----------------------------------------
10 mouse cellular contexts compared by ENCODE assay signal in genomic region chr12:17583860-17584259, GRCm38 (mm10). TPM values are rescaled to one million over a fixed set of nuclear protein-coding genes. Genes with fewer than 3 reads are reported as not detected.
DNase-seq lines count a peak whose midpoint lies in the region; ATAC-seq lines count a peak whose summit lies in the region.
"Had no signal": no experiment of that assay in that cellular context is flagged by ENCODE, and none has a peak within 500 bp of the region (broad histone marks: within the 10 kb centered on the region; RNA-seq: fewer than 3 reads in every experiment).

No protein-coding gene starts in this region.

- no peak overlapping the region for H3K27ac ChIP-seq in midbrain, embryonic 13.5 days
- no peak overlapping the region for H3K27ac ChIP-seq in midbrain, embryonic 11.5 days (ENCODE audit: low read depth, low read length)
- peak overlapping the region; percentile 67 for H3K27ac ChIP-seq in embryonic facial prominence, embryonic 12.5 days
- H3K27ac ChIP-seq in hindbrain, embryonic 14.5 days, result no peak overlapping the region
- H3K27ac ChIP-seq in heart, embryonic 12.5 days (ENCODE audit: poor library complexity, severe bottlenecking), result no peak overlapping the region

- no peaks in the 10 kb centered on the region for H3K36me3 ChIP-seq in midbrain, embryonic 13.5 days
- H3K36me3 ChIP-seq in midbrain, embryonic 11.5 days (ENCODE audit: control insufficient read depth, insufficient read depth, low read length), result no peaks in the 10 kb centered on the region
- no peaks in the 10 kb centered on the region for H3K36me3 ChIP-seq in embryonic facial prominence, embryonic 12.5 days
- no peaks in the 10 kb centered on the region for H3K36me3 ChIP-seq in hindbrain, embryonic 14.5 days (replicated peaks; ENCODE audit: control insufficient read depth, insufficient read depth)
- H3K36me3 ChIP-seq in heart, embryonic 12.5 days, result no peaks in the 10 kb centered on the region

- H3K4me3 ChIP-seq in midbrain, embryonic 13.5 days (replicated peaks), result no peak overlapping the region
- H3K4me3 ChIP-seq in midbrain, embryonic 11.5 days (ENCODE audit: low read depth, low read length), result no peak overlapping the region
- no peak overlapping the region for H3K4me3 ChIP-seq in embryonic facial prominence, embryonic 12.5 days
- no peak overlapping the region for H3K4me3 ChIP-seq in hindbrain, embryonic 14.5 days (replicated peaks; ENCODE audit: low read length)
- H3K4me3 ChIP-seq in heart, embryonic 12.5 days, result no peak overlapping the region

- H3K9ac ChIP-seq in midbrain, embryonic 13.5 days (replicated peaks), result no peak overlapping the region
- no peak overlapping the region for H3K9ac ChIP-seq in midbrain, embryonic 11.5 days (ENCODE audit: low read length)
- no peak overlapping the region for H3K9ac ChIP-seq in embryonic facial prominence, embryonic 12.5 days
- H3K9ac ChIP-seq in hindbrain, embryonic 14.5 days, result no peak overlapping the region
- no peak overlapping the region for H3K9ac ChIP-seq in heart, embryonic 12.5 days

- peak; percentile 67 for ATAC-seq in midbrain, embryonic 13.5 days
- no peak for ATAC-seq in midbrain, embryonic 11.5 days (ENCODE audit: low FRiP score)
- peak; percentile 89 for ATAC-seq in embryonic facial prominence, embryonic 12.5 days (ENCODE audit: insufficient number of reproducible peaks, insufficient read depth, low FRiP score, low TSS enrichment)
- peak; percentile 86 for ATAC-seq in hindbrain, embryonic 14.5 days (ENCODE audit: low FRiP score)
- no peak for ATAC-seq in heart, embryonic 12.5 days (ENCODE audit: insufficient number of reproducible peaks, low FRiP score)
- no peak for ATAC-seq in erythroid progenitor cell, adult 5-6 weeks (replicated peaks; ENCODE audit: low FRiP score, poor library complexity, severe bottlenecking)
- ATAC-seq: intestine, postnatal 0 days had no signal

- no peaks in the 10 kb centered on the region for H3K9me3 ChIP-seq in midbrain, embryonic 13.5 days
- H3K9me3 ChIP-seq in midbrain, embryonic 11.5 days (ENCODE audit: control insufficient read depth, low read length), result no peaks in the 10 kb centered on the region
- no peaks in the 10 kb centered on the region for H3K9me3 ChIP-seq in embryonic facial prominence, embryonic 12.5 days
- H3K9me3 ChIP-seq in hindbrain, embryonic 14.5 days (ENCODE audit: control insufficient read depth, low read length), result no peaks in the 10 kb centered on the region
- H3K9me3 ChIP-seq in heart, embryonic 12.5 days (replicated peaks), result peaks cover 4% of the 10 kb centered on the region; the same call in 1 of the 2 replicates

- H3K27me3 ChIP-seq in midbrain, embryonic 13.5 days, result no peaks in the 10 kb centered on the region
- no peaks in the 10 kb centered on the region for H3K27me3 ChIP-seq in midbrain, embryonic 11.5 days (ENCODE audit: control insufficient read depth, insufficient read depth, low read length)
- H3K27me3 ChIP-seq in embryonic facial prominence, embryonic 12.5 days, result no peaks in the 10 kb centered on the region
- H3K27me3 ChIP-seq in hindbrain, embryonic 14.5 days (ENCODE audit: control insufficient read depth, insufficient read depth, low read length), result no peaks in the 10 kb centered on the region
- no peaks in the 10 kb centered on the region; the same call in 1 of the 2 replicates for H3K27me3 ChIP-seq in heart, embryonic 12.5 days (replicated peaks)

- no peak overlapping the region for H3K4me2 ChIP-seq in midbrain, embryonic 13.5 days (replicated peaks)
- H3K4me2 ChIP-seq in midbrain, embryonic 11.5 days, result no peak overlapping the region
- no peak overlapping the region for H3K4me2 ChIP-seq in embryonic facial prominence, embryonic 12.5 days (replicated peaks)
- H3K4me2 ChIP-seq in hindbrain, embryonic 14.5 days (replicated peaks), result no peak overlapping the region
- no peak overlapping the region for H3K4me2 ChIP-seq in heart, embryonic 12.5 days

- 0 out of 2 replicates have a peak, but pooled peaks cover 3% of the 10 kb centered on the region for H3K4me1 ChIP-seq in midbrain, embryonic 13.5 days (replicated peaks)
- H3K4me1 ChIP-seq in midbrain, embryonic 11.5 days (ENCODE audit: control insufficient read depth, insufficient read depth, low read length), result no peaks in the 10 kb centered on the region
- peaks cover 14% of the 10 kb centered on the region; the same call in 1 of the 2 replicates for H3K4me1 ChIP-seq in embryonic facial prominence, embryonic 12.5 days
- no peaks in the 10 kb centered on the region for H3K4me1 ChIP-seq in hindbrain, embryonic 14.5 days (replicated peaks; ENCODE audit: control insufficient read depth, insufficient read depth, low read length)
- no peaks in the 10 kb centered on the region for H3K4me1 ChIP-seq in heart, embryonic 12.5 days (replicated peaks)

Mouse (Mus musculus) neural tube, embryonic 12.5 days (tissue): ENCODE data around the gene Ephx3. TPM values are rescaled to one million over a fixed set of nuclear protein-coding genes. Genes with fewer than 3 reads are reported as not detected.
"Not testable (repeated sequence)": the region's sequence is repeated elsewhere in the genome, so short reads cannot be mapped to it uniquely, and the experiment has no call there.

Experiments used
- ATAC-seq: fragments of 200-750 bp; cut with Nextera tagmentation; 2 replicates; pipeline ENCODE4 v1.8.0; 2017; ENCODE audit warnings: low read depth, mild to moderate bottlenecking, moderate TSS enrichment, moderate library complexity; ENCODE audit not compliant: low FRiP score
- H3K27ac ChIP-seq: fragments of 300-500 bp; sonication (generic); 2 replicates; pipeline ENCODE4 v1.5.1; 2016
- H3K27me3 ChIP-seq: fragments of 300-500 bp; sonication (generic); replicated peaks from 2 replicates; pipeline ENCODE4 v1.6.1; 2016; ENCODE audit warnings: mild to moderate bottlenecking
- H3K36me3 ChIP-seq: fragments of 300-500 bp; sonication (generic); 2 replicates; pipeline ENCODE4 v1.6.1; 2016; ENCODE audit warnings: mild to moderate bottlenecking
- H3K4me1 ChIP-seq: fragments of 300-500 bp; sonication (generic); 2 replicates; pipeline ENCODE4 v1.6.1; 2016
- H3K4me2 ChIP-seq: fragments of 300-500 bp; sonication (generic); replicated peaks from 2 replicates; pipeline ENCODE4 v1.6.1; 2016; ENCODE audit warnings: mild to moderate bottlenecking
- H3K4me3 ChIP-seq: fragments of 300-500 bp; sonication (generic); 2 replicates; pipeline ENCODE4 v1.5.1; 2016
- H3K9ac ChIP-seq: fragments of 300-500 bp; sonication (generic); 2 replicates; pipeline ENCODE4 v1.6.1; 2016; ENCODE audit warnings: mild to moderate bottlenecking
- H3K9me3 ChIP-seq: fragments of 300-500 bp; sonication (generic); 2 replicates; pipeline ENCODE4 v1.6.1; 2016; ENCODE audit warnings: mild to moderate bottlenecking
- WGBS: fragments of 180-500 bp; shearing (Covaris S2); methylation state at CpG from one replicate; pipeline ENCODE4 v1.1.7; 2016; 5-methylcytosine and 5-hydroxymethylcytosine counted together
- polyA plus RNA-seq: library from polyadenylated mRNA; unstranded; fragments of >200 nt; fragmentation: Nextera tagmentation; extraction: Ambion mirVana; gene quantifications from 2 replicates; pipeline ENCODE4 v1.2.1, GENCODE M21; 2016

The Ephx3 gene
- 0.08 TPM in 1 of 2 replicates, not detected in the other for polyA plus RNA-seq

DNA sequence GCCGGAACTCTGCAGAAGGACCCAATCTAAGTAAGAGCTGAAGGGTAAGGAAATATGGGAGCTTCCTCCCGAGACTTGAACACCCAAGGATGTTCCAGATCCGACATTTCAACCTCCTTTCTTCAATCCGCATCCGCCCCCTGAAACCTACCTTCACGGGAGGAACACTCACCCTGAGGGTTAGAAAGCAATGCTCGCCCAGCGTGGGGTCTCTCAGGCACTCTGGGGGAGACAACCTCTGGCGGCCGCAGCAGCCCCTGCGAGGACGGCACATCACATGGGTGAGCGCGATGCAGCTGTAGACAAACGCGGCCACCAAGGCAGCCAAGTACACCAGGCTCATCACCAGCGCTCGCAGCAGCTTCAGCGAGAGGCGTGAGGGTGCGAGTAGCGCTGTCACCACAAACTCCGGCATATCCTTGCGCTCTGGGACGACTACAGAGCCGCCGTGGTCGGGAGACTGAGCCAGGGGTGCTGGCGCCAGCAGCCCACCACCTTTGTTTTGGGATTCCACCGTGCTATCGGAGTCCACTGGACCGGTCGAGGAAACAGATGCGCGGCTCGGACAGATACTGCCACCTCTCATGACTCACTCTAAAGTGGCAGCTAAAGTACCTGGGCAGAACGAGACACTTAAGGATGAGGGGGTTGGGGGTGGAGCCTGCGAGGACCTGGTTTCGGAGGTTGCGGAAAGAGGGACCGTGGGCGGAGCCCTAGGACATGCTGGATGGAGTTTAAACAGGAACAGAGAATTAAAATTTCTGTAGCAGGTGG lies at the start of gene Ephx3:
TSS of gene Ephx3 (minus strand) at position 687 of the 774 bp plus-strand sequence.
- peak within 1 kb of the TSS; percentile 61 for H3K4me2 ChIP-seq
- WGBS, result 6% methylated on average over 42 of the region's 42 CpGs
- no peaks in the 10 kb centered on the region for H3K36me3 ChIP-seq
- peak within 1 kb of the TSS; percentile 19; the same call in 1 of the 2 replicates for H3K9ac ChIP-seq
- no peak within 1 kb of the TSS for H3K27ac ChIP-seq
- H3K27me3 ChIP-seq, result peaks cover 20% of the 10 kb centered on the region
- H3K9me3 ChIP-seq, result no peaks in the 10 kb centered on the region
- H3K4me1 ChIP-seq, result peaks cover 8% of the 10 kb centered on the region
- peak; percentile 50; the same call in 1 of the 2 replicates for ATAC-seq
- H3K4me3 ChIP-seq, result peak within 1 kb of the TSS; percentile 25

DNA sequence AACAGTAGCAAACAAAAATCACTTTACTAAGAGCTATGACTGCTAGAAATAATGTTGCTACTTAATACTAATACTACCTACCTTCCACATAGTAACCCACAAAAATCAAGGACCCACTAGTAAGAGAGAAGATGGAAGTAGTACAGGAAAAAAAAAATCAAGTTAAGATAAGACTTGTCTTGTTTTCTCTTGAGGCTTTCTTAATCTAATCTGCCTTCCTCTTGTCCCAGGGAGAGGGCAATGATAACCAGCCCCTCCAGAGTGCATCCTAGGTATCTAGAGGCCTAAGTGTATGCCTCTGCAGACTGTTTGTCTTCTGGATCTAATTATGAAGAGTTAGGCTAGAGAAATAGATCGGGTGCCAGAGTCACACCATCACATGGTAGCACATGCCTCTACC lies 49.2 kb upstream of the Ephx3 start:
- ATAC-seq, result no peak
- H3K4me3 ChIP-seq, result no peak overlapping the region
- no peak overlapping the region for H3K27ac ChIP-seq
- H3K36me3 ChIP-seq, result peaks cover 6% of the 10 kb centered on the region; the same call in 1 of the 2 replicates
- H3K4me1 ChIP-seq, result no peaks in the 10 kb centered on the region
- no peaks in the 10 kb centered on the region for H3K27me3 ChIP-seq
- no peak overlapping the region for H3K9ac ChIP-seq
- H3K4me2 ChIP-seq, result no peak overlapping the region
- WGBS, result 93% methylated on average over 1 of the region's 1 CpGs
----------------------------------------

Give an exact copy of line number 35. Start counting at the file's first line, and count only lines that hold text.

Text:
- H3K9me3 ChIP-seq in hindbrain, embryonic 14.5 days (ENCODE audit: control insufficient read depth, low read length), result no peaks in the 10 kb centered on the region